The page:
March 12, 2015

Wind farm will ‘degrade’ Bridlington

By Stewart Paterson | Bridlington Free Press | 12 March 2015 |

A wind farm which objectors say will “degrade” Bridlington’s landscape has been given the go ahead after the Ministry of Defence dropped objections to the project.

The Fraisthorpe wind farm had been put on hold over concerns the nine proposed turbines could interfere with radar defence systems at Staxton Wold.

But a new Lockheed Martin TPS77 Long-Range Radar System has now been installed there and East Riding Council has confirmed the conditions on the planning permission will be discharged this week, which means the wind farm can be built.

It comes after hundreds of residents throughout Bridlington and its surrounding villages signed petitions against the wind farm, which will now become a prominent feature of the largely flat sweep of coast between Bridlington and Barmston.

Artist David Hockney, who celebrated the local landscape in hundreds of paintings and drawings, had said it “would deface the landscape and the seafront of Bridlington Bay.”

Maureen Bell, Secretary of Bridlington Civic Society said: “I think we will need to take a photograph to remember what we have lost.

“It is so disappointing that our wonderful landscape which has been celebrated by David Hockney is now rapidly being degraded.

“One of our committee members lives at Sewerby and they reckon already if they stand upstairs they can see about 50.

“Eventually the wind farms will be a spiky collar – like the one they used to put on slaves – all the way round Bridlington.”

A spokesman for the Defence Infrastructure Organisation said a TPS77 had already been tested at Trimingham, in Norfolk, and they would be doing flight testing soon at Staxton Wold.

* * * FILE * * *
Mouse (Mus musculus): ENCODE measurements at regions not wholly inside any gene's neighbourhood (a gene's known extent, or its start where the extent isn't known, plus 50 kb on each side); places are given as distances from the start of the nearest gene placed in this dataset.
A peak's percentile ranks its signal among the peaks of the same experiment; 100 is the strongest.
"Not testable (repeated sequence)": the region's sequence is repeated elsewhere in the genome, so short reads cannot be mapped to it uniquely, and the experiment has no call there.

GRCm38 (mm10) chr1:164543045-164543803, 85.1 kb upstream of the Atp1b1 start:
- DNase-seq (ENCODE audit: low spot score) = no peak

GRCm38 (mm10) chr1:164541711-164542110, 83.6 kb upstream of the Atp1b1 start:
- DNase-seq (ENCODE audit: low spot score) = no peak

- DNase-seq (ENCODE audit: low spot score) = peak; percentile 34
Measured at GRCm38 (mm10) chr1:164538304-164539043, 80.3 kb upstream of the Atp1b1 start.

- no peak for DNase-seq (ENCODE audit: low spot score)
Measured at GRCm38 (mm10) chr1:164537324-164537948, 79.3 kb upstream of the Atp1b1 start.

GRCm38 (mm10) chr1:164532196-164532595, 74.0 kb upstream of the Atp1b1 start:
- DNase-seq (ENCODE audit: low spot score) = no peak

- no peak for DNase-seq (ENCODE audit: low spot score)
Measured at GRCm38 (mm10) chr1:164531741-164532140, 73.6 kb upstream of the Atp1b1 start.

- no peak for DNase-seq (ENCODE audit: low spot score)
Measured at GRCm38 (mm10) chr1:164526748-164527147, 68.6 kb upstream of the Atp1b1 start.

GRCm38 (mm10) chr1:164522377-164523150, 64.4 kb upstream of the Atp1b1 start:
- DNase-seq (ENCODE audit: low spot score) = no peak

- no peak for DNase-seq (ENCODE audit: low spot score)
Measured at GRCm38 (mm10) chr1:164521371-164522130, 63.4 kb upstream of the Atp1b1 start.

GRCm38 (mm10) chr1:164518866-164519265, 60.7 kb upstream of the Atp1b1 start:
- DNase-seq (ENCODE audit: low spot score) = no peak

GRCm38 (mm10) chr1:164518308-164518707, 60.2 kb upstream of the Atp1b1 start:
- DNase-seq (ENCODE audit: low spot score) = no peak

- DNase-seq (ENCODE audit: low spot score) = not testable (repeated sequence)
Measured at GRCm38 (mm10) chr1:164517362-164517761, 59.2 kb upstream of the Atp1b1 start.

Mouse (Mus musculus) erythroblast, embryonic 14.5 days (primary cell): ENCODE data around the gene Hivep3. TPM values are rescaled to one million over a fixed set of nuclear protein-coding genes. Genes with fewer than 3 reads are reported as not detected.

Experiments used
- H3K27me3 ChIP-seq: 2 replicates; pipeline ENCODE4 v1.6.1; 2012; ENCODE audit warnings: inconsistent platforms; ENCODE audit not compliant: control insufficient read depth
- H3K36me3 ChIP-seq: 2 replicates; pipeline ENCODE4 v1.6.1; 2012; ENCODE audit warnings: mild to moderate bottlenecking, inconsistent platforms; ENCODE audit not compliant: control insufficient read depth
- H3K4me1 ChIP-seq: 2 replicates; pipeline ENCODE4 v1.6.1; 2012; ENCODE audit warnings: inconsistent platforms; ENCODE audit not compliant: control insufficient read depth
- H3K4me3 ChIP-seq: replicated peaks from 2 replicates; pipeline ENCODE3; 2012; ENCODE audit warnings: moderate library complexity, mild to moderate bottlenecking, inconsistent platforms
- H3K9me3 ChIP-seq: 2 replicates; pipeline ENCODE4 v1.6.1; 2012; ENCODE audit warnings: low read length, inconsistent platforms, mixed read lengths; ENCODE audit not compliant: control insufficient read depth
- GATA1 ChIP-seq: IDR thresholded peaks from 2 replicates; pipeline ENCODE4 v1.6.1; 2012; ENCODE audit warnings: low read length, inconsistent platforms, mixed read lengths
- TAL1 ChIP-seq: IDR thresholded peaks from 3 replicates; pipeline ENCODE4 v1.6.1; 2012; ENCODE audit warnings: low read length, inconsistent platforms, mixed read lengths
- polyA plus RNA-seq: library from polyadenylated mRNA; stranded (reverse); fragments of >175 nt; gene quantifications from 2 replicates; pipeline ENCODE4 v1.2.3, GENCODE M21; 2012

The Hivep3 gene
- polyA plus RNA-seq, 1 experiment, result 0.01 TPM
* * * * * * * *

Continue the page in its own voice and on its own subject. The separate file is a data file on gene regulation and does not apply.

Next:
He said: “The MOD can confirm that the adverse impacts of the Fraisthorpe development upon the air defence radar at RRH Staxton Wold will be suitably mitigated by the installation of the TPS77.”

The Fraisthorpe farm was sold last November to BayWa, an international agriculture, building materials and energy conglomerate based in Munich, Germany.

Objectors to the scheme included 365 people who wrote letters to the council, two parish councils, Bridlington Town Council, the Ramblers, and English Heritage.

After being refused it went to appeal, but Government Inspector Ken Barton rejected the objections. While admitting it would cause “substantial harm” in the immediate vicinity and “slightly harm” some wider views, he claimed it would not dominate the wider landscape.

However other wind farms can already be seen from miles away along the sweep of Bridlington Bay.

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